Despite all of these developments, the public at large had begun to grow weary of the "duck and cover" film clips, and the discussions about civil defense at local community group meetings. There was growing realization that an evacuation of major cities in the shadow of a nuclear attack was not feasible, so the primary emphasis continued to be centered on fallout shelters.

In 1961, however, President John F. Kennedy, sensing that the overwhelming majority of state and local governments were doing little if anything to develop a sheltering capability, decided to make civil defense preparedness once again a central issue. Kennedy once again separated out "civil defense" functions and other emergency preparedness functions into two agencies. Executive Order 10952 moved the CD functions into and Office of Civil Defense (OCD) within the Department of Defense, and assigned to the Secretary of Defense. A full-fledged nationwide shelter program, funded by the federal government was developed, resulting in engineering studies of existing structures, the acquisition and deployment of shelter stockpiles (i.e., the crackers and other goods one could find in the basements of these so-designated facilities). This moved "civilian" defense into the military arena, but it was widely believed that the Defense Department had the resources to undertake such a massive logistics program associated with the development of the sheltering program.

What remained of the emergency preparedness programs was transferred to a newly created Office of Emergency Planning (OEP), which became responsible for all civilian emergency preparedness activities, including resource utilization, disaster relief, economic stabilization, post-attack rehabilitation, and continuity of government functions. Still we have the separation of CD and other emergency functions at the federal level. In 1968, this office was renamed the Office of Emergency Preparedness.

The Cuban Missile Crisis in late 1962 woke everyone up to the renewed possibility of a nuclear attack upon the United States. This incident served to bolster the Defense Department's budget requests for accelerated shelter program development, and this was reflected somewhat in the next budget. Once again, however, the following years would see a dearth of funding for such programs, especially given that with the removal of missiles from Cuba, and the newly developing war in Vietnam, there was once again little interest in the prospect of nuclear attack.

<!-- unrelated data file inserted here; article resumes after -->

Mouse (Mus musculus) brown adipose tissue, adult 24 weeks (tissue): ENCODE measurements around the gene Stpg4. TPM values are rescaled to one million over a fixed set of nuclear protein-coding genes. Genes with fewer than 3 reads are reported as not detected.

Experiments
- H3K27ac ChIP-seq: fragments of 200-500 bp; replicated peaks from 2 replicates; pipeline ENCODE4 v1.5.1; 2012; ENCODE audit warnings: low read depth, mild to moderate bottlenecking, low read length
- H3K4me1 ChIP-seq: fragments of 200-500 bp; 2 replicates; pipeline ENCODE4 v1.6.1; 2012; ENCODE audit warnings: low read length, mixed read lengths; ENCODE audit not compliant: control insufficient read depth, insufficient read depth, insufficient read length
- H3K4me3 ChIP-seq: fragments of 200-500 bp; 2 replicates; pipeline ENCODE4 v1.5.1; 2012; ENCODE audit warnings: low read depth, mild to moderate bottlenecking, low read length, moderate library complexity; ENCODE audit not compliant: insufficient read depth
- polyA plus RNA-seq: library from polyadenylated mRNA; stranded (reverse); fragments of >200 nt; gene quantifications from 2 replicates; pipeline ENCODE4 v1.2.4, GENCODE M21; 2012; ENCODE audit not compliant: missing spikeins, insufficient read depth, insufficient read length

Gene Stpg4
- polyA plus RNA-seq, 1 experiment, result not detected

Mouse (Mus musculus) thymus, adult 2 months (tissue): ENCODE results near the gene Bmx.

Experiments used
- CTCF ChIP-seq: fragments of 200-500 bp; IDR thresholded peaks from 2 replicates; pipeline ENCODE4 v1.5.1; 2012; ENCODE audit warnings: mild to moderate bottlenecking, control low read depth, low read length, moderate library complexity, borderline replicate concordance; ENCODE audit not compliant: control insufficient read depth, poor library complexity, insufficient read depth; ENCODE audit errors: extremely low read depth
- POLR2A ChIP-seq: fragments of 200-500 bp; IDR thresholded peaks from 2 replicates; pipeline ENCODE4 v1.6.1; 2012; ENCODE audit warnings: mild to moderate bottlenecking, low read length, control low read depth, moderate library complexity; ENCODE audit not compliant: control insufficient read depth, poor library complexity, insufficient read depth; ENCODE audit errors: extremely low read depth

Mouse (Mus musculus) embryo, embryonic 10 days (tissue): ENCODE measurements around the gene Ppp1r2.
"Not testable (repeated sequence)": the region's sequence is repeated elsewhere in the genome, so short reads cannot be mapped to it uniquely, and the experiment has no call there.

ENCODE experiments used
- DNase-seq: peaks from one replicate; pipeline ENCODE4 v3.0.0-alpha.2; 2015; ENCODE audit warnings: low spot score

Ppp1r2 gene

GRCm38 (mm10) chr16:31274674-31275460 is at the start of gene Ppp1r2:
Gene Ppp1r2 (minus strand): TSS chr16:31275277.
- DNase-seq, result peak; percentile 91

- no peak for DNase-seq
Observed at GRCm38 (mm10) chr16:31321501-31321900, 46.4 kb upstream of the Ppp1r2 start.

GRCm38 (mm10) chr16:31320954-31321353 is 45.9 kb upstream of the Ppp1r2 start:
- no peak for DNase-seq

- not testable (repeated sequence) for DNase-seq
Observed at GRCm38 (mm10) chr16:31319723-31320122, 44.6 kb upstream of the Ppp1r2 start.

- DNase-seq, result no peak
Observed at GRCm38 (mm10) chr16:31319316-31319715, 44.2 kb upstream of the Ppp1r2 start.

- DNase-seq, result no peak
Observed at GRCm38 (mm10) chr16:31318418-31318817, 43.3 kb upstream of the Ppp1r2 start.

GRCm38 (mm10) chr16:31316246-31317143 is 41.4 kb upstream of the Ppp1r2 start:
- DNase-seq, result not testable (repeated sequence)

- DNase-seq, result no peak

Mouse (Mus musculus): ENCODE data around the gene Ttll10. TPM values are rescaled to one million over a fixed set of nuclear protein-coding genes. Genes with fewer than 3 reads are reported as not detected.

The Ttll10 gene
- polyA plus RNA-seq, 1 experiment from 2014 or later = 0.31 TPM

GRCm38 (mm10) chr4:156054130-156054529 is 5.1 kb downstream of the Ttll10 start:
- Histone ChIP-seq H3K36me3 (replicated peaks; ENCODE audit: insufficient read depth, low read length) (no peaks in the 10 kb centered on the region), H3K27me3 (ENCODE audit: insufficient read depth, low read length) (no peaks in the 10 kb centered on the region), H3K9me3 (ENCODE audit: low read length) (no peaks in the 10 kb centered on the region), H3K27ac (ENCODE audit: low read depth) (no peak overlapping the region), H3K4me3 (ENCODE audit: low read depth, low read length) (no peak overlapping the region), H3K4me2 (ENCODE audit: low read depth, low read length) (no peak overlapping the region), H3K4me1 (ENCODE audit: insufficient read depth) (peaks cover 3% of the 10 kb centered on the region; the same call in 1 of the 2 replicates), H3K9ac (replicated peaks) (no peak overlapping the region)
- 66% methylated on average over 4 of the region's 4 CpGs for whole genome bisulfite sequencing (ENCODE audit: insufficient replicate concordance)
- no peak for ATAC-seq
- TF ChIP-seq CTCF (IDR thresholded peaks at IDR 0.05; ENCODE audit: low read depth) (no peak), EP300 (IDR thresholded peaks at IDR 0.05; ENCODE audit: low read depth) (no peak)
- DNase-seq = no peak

In August of 1966, the Tennessee Civil Defense Agency promulgated the Tennessee Plan for the Management of Resources. This plan was designed to formalize the manner in which critical resources would be managed by the federal, state, and local government following a nuclear attack. In 1964, the federal OCD and OEP offices agreed to the framework for the management of the nation's critical resources following an attack - delegating the management of resources in the aftermath of such an attack. TCDA undertook an extensive review of the state's electrical and telecommunications assets, fuel supplies, food, industrial production assets, etc., and determined how they would be managed following a massive nuclear attack on the U.S., in conjunction with the federal management of nationwide resources. Governor Frank G. Clement signed an Executive Order [#28] on June 23, 1966, designating the Director of Civil Defense as the officer in charge of such coordination and planning efforts within Tennessee, and directed all other state agencies to coordinate their activities with the CD Director. Over the next several years, agency planners would set out developing lists of "critical facilities" that needed to be considered during planning for nuclear attacks and other emergencies that might involve resource shortages. Agency officials also coordinated the massive amounts of data related to the engineering studies and designation of shelters within Tennessee.

In 1967, the TCDA moved into its new emergency operations center, located at the Clement-Nunally Armory in south Nashville. This facility, housed on what is now called Houston Barracks, is the headquarters of the Tennessee Military Department, and the existing successor agency to TCDA, TEMA, still operates from there today in totally renovated facilities.

In the early 1970s, under intense pressure from Governors of the states and others who believed that the concept of separated civil defense and emergency preparedness functions was outdated, the federal level organizations moved toward allowing the dual-use of civil defense funds and equipment to be utilized for natural disaster preparedness. In 1971, the federal Office of Civil Defense was renamed to the Defense Civil Preparedness Agency (DCPA), but retained its basic functions, and the OEP remained intact within the Executive Office of the President. DCPA continued to provide 50-50 matching funds for the "dual-use" concept of civil defense/emergency preparedness at the state and local level. The only visible change at DCPA was that their personnel would now assist state and local governments in developing plans for natural disaster as well as nuclear attacks. Despite the relatively peaceful relationship between the Soviet Union and the U.S., the decision was made to maintain a modest civilian defense program.